Researchers from Cincinnati Children's Hospital Medical Center report June 5 the Annals of Neurology
that testing in laboratory mice shows anesthesia's neurotoxic effects
depend on the age of brain neurons – not the age of the animal
undergoing anesthesia, as once thought.
Although more research is needed to confirm the study's relevance to
humans, the study suggests possible health implications for millions of
children and adults who undergo surgical anesthesia annually, according
to Andreas Loepke, MD, PhD, a physician and researcher in the
Department of Anesthesiology.
"We demonstrate that anesthesia-induced cell death in neurons is not
limited to the immature brain, as previously believed," said Loepke.
"Instead, vulnerability seems to target neurons of a certain age and
maturational stage. This finding brings us a step closer to
understanding the phenomenon's underlying mechanism"
New neurons are generated abundantly in most regions of the very
young brain, explaining why previous research has focused on that
developmental stage. In a mature brain, neuron formation slows
considerably, but extends into later life in dentate gyrus and olfactory
The dentate gyrus, which helps control learning and memory, is the
region Loepke and his research colleagues paid particular attention to
in their study. Also collaborating were researchers from the University
of Cincinnati College of Medicine and the Children's Hospital of Fudan
University, Shanghai, China.
Researchers exposed newborn, juvenile and young adult mice to a
widely used anesthetic called isoflurane in doses approximating those
used in surgical practice. Newborn mice exhibited widespread neuronal
loss in forebrain structures – confirming previous research – with no
significant impact on the dentate gyrus. However, the effect in juvenile
mice was reversed, with minimal neuronal impact in the forebrain
regions and significant cell death in the dentate gyrus.
The team then performed extensive studies to discover that age and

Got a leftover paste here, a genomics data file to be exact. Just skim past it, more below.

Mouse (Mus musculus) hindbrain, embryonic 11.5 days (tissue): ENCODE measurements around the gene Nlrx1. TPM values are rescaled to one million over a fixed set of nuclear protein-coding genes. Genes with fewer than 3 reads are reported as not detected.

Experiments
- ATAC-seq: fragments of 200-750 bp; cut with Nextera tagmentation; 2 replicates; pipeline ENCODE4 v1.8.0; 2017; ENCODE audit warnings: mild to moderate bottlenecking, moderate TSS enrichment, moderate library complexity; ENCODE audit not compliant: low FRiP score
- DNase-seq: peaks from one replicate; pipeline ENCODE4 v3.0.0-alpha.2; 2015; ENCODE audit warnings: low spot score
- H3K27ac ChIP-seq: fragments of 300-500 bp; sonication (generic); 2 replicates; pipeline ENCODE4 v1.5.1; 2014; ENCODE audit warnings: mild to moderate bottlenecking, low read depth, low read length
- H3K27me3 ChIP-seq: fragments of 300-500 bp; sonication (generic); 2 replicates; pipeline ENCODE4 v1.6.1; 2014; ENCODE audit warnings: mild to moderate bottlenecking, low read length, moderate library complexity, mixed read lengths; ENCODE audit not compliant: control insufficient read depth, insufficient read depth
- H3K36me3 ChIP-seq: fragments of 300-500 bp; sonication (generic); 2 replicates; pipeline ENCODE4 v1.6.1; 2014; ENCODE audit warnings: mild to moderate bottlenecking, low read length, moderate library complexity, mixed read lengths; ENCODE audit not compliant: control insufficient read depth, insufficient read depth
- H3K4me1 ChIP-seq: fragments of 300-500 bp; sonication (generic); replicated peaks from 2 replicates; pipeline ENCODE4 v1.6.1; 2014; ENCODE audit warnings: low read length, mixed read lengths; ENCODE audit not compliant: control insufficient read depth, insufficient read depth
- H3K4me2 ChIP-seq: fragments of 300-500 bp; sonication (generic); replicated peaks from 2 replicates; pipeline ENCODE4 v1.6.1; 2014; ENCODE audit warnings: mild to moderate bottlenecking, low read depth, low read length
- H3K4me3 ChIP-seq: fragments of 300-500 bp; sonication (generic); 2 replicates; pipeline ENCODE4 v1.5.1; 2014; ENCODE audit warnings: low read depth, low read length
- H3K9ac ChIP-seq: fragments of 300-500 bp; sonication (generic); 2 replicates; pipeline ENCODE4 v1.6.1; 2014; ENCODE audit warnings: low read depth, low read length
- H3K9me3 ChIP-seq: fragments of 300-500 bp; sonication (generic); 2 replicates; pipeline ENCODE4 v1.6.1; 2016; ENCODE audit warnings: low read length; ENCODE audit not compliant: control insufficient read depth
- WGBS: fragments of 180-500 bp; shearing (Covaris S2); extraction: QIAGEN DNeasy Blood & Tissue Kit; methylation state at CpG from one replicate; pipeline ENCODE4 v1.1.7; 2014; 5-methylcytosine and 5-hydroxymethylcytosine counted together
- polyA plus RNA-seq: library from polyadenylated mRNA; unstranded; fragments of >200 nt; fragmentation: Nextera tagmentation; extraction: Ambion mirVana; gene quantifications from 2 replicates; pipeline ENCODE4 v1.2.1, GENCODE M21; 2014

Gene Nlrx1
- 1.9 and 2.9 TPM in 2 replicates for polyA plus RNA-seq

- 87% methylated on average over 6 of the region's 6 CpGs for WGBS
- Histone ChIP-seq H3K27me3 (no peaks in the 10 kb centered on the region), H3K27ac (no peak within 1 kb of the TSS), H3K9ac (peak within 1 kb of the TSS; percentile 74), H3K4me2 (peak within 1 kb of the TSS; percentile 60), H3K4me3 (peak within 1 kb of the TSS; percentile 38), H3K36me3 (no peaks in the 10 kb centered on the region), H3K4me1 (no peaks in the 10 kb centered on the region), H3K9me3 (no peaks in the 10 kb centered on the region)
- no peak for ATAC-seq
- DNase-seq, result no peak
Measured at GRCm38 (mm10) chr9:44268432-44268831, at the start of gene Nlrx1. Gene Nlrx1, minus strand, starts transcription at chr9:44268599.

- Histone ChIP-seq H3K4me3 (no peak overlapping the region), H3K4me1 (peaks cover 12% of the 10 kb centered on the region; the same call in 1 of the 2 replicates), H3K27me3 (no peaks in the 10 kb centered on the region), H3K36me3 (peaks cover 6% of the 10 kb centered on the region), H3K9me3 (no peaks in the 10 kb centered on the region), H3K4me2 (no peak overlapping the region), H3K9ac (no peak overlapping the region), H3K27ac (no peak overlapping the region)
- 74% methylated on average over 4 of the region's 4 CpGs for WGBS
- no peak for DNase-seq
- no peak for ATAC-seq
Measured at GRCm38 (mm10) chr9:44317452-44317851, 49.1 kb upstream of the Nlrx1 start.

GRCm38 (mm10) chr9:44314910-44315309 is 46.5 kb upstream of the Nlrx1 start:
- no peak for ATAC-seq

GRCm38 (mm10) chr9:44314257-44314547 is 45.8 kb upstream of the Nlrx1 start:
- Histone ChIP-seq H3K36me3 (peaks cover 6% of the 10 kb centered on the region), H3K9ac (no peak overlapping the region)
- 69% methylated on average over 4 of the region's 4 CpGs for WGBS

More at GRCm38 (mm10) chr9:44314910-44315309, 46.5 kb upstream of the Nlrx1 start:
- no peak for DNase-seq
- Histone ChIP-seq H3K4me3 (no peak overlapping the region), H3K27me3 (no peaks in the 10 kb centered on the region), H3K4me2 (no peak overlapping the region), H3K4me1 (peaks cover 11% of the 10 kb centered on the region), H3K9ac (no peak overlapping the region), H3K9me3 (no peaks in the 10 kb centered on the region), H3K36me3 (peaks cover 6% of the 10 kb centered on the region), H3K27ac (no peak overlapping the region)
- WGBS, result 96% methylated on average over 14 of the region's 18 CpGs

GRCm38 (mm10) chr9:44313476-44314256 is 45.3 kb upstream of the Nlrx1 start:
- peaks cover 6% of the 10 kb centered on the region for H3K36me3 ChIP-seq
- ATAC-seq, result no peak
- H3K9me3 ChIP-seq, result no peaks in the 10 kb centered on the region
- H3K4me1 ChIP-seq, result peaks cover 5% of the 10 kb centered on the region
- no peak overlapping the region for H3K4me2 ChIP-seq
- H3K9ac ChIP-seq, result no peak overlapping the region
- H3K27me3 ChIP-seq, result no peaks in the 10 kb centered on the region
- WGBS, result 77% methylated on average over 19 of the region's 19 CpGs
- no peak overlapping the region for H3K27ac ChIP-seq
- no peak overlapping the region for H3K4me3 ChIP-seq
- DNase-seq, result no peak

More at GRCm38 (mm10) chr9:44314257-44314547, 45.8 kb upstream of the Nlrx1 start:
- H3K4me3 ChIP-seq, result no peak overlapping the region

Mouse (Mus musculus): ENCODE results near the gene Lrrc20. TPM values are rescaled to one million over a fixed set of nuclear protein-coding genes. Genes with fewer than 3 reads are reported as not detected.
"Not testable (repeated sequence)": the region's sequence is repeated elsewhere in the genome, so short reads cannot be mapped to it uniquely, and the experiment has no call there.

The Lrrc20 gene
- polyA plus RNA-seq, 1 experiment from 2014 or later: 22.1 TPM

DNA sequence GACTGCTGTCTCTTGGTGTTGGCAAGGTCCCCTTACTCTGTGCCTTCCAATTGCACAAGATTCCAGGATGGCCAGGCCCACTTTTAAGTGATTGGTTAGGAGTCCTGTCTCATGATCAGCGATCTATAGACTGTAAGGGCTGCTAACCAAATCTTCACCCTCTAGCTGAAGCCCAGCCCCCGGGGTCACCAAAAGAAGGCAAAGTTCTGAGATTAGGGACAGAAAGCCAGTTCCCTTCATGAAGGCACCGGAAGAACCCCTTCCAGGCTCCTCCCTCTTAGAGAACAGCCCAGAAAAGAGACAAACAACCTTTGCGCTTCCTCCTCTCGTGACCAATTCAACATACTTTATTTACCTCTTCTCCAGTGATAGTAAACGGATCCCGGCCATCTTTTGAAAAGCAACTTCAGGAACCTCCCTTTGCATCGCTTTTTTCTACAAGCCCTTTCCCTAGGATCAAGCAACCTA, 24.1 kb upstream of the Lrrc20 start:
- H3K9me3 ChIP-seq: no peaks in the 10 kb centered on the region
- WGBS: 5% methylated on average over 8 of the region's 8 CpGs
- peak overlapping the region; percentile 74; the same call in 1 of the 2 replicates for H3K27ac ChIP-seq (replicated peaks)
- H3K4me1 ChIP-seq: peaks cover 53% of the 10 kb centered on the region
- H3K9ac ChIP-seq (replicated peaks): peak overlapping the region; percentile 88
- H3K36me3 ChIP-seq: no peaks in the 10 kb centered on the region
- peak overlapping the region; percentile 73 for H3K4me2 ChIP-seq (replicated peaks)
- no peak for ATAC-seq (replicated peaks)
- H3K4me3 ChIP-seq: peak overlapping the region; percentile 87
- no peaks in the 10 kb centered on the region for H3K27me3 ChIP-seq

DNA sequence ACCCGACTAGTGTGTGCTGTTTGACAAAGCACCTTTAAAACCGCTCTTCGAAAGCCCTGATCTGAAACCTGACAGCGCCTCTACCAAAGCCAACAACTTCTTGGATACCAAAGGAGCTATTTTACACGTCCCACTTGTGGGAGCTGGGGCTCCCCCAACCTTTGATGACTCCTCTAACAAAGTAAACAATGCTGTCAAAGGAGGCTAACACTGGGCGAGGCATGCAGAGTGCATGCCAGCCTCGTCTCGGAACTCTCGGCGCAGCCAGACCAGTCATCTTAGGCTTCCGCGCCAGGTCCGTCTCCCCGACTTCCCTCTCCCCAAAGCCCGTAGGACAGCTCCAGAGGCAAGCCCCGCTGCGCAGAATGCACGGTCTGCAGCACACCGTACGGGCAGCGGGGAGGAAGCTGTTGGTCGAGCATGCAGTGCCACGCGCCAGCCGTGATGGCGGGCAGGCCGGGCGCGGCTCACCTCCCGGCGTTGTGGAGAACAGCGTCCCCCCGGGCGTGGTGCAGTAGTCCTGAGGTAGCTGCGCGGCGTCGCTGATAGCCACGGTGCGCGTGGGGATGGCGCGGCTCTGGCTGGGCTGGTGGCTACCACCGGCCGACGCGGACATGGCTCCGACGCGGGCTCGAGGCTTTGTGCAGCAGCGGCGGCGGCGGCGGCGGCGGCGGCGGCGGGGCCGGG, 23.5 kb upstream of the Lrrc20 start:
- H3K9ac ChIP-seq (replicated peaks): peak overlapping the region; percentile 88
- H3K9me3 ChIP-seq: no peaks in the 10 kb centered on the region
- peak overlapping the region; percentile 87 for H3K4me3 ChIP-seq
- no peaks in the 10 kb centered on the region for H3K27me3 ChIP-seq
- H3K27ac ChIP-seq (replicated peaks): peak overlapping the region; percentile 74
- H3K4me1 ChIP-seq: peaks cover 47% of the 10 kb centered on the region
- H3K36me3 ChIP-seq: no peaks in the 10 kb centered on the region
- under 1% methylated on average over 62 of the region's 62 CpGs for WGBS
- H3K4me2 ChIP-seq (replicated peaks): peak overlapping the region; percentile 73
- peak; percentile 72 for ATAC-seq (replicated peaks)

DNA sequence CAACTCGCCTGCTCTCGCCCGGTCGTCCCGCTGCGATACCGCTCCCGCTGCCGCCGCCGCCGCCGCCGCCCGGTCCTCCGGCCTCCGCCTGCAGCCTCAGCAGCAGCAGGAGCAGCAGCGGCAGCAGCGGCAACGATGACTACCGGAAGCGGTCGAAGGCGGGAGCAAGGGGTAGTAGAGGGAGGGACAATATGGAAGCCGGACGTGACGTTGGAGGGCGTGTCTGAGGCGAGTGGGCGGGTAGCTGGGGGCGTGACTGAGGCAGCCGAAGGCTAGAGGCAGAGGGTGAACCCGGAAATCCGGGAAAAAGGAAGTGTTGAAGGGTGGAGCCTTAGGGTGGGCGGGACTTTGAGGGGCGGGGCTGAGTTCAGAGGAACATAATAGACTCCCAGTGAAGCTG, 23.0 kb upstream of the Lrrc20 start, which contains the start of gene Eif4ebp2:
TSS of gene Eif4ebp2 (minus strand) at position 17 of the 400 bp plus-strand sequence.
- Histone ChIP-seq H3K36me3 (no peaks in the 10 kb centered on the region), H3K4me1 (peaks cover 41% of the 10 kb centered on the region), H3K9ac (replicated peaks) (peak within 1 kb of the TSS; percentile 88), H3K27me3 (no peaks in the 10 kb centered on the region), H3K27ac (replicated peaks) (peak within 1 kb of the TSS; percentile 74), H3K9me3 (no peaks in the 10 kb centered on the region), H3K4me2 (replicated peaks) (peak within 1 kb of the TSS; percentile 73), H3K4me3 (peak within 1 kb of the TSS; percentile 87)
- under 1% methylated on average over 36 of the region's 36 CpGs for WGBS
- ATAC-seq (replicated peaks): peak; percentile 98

maturational stage of the affected neurons were the defining
characteristics for vulnerability to anesthesia-induced neuronal cell
death. The researchers observed similar results in young adult mice as
Research over the past 10 years has made it increasingly clear that
commonly used anesthetics increase brain cell death in developing
animals, raising concerns from the Food and Drug Administration,
clinicians, neuroscientists and the public. As well, several follow-up
studies in children and adults who have undergone surgical anesthesia
show a link to learning and memory impairment.
Cautioning against immediate application of the current study's
findings to children and adults undergoing anesthesia, Loepke said his
research team is trying to learn enough about anesthesia's impact on
brain chemistry to develop protective therapeutic strategies, in case
they are needed. To this end, their next step is to identify specific
molecular processes triggered by anesthesia that lead to brain cell
"Surgery is often vital to save lives or maintain quality of life
and usually cannot be performed without general anesthesia," Loepke
said. "Physicians should carefully discuss with patients, parents and
caretakers the risks and benefits of procedures requiring anesthetics,
as well as the known risks of not treating certain conditions."
Loepke is also collaborating with researchers from the Pediatric
Neuroimaging Research Consortium at Cincinnati Children's Hospital
Medical Center to examine anesthesia's impact on children's brain using
non-invasive magnetic resonance imaging (MRI) technology.
The current study was funded in part by grants from The Center
for Clinical and Translational Science and Training at the University of
Cincinnati, the Foundation for Anesthesia Education and Research and
the Masimo Foundation.